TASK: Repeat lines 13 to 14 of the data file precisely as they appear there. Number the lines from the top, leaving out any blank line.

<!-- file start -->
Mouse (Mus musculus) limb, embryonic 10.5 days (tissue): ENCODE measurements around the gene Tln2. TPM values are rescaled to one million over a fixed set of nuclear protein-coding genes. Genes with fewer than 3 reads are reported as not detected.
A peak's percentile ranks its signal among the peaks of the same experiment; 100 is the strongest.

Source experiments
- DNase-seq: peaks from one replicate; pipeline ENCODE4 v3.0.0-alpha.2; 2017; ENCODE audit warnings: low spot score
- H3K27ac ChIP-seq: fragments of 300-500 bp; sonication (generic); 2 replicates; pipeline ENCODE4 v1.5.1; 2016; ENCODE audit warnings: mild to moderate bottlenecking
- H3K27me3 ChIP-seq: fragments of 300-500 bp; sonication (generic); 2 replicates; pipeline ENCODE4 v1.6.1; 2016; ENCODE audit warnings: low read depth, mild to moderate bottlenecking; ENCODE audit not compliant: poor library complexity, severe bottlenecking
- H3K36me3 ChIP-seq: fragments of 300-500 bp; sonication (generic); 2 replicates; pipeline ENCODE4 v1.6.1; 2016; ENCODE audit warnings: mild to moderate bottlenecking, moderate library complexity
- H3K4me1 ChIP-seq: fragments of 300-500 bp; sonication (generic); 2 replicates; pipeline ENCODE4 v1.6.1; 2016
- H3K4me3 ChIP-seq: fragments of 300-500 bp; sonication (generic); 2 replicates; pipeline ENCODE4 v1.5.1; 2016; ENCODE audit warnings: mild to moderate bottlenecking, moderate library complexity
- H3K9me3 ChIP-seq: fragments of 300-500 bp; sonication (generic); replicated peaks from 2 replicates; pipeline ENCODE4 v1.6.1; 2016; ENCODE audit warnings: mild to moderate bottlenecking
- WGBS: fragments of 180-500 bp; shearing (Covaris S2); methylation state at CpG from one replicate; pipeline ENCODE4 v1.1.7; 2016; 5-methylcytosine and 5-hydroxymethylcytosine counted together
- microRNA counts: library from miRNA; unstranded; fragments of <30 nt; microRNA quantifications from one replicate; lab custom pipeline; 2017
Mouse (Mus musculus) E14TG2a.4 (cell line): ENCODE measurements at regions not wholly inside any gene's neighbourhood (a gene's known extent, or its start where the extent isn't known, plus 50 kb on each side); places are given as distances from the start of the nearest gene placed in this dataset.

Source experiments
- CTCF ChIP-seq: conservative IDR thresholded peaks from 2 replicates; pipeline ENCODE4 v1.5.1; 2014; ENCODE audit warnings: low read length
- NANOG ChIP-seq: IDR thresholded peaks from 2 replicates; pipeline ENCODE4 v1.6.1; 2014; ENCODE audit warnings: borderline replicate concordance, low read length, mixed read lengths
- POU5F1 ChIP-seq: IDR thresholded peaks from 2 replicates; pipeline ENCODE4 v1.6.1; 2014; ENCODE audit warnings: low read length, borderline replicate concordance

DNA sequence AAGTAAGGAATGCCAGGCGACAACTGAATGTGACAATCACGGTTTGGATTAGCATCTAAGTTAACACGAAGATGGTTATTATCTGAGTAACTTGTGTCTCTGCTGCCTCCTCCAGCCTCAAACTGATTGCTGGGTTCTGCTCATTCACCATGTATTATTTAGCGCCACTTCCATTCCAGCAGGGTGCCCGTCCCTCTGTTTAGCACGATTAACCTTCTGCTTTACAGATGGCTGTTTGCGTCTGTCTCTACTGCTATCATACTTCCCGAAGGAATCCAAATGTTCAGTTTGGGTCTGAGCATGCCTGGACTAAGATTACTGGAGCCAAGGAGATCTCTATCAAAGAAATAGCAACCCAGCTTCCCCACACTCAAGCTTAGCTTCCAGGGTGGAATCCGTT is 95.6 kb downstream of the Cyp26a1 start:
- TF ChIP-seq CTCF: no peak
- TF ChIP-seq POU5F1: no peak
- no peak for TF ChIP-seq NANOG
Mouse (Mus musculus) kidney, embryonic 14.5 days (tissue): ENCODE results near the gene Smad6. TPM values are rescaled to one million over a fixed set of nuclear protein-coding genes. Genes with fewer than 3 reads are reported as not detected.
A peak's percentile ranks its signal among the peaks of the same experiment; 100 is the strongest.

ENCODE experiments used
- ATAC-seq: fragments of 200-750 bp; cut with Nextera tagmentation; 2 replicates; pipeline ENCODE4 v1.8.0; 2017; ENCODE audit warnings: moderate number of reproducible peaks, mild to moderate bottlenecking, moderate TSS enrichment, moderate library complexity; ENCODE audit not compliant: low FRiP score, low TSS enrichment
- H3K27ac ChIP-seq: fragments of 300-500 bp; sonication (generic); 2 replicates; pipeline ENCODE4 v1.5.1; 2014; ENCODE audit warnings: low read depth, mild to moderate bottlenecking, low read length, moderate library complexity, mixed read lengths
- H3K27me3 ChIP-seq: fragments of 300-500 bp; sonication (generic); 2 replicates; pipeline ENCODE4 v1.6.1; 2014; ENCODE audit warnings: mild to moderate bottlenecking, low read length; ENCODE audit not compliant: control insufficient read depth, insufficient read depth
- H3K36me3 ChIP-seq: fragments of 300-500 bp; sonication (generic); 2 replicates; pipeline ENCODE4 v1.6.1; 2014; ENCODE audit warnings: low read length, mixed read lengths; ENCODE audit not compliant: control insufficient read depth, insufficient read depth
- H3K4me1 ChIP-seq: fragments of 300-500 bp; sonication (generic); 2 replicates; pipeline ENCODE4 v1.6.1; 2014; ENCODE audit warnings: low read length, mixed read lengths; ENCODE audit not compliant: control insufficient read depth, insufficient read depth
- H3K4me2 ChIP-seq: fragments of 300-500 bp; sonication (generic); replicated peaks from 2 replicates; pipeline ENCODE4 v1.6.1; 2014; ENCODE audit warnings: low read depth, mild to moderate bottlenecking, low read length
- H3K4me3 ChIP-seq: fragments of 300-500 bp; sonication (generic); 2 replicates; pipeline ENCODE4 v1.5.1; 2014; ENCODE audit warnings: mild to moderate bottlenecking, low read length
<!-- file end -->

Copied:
Mouse (Mus musculus) E14TG2a.4 (cell line): ENCODE measurements at regions not wholly inside any gene's neighbourhood (a gene's known extent, or its start where the extent isn't known, plus 50 kb on each side); places are given as distances from the start of the nearest gene placed in this dataset.

Source experiments